by Finesse Monet
FCC Oakdale, Louisiana – Dr. Belay D. Reddick asked for a show of hands: How many of the Oakdale federal prison inmates had ever heard of spoken word?
Close to two-thirds of the 150 prisoners gathered last month in the prison’s chapel raised their hands.
He then asked how many of the men had ever attended a spoken word event, a question that alluded to the presentation of his latest re-entry project, “Sharp Words … Powerful Minds: Enhancing Literacy Through Spoken Word.”
Not a single hand went in the air.
That kicked off the show, held for the first time at the prison as a way to bring performance poetry to a new audience and to foster effective communication that helps people with criminal justice involvement develop emotional and social skills that aid in a positive return to society.
Dr. Reddick, author of “There’s No Danger in the Water” and current inmate at the Oakdale Federal Prison, organized and hosted the holiday showcase sponsored by Jennifer Jackson, assistant supervisor of education and interim supervisor of recreation at the facility.
“It’s all about bringing performance poetry to people who don’t typically have access to it, especially those in a prison setting,” said Dr. Reddick. “Through seminars and workshops, my objective is to improve the lives of incarcerated men in a way that only the medium of education can. I put together events that are designed to reduce recidivism rates and increase self-esteem, while never forgetting that re-entry programs’ primary purpose is to empower.”
“It’s all about bringing performance poetry to people who don’t typically have access to it, especially those in a prison setting,” said Dr. Reddick.
Last month’s event featured nationally-acclaimed championship poet Sha’Condria “iCon” Sibley of Alexandria, Louisiana.
“Having the support of iCon means a lot to me. Whenever you can get someone like her to perform at your event, it’s major. Her résumé speaks for itself. She has been featured in several stage productions. She has appeared on the third season of the hit TV show “Verses and Flow.” She was the first poetry act to grace the main stage at Essence Festival 2016,” Dr. Reddick added.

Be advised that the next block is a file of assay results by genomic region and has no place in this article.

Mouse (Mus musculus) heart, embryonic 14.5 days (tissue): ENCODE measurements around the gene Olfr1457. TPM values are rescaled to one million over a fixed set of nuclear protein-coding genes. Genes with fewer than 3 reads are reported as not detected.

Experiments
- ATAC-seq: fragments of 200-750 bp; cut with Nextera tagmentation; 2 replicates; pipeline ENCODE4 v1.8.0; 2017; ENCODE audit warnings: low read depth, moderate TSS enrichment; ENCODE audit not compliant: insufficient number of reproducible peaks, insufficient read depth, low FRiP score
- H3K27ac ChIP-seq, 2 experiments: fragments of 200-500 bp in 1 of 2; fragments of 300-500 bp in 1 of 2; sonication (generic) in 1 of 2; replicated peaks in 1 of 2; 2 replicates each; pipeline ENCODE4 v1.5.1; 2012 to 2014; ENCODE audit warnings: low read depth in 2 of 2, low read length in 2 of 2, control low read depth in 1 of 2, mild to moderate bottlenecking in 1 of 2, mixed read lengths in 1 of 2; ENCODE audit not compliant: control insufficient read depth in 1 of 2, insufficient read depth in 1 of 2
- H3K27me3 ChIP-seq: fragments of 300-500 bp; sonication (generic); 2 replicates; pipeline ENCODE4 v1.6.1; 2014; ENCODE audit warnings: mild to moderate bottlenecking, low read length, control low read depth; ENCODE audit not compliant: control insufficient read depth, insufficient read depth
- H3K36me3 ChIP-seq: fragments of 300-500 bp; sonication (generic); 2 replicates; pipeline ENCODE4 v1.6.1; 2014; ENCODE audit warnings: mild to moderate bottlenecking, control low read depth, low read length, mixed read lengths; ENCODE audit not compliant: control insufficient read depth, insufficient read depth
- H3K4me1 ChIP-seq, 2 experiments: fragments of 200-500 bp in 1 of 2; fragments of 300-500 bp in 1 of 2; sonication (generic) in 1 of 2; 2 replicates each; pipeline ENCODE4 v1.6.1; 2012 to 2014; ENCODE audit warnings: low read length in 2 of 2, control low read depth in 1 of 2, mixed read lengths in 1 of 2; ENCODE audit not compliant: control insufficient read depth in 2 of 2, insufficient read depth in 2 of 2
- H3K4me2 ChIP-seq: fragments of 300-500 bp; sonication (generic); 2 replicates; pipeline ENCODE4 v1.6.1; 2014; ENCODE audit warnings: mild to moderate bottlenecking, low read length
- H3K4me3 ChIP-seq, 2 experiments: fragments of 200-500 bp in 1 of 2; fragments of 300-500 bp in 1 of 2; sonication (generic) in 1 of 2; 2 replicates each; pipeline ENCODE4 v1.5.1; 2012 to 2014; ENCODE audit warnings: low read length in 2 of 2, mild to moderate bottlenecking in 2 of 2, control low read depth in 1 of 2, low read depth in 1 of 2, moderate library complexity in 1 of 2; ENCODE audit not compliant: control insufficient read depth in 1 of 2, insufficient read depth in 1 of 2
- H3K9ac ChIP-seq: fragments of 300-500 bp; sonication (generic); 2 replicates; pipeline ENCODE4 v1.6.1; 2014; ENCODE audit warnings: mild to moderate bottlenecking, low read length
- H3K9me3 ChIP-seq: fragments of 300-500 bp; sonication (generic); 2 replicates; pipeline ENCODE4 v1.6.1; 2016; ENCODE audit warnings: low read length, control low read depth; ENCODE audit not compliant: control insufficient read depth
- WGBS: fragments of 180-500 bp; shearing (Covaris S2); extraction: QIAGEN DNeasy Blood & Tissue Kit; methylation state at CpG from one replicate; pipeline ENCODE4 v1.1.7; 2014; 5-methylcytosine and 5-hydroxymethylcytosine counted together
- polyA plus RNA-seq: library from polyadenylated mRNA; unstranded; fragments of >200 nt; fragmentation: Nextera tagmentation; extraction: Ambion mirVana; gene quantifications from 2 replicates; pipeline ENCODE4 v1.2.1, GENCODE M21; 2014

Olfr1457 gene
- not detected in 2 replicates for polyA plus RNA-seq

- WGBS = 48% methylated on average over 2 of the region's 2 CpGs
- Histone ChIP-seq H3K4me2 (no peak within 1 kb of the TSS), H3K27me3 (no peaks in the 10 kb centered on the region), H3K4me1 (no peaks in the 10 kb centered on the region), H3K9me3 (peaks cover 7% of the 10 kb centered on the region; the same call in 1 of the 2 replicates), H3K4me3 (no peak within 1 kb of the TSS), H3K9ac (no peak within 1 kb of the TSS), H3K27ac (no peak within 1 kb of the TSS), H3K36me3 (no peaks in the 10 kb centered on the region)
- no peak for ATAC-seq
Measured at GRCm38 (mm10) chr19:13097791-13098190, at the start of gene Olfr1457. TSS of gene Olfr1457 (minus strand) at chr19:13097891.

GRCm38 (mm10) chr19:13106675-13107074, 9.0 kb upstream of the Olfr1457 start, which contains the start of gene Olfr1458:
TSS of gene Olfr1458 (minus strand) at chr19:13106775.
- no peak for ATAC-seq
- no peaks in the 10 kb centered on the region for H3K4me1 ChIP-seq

Cliff Valencia Jr., an inmate serving a nine-year sentence for selling drugs, had never been to a spoken word event.
“This was the best prison event I’d ever attended in my two years being locked up,” he said.
Officials had never allowed inmate-led programs until Dr. Reddick transferred there. Though this situation at the Oakdale federal prison may be a first, the experience isn’t a new one.
In 2016, Dr. Reddick received media attention for hosting 12 senior White House officials at the Atlanta federal prison to hear a debate team of three inmates with lengthy custodial sentences challenge a team of three Morehouse College undergraduates.
Taney Taylor, an Oakdale federal prison inmate convicted of drug trafficking charges, was excited when Dr. Reddick created the Oakdale Poetry Project.
“I believe every moment spent in prison doing something positive contributes to lowering our chances of returning,” said Greg Warren, who is serving 14 years on fraud and identity theft convictions. “In society, every moment was spent doing something negative, and that’s what ultimately led to our imprisonment, but every re-entry program that they provide gives the opportunity to engage in something positive.”
Cliff Valencia Jr., an inmate serving a nine-year sentence for selling drugs, had never been to a spoken word event. “This was the best prison event I’d ever attended in my two years being locked up,” he said.
Dr. Reddick is nearing the end of a 20-year sentence for producing counterfeit checks. He said, as someone who is involved in the prison and works closely with his fellow inmates, he has witnessed firsthand the impact of events and he thinks officials will see a positive change.
“I believe spoken word is going to help,” Dr. Reddick said. “Words are powerful. The right words always make a difference.”
Send our brother some love and light: Dr. Belay Reddick, 22043-018, FCI Oakdale, P.O. Box 5000, Oakdale LA 71463. Finesse Monet can be reached via firstname.lastname@example.org.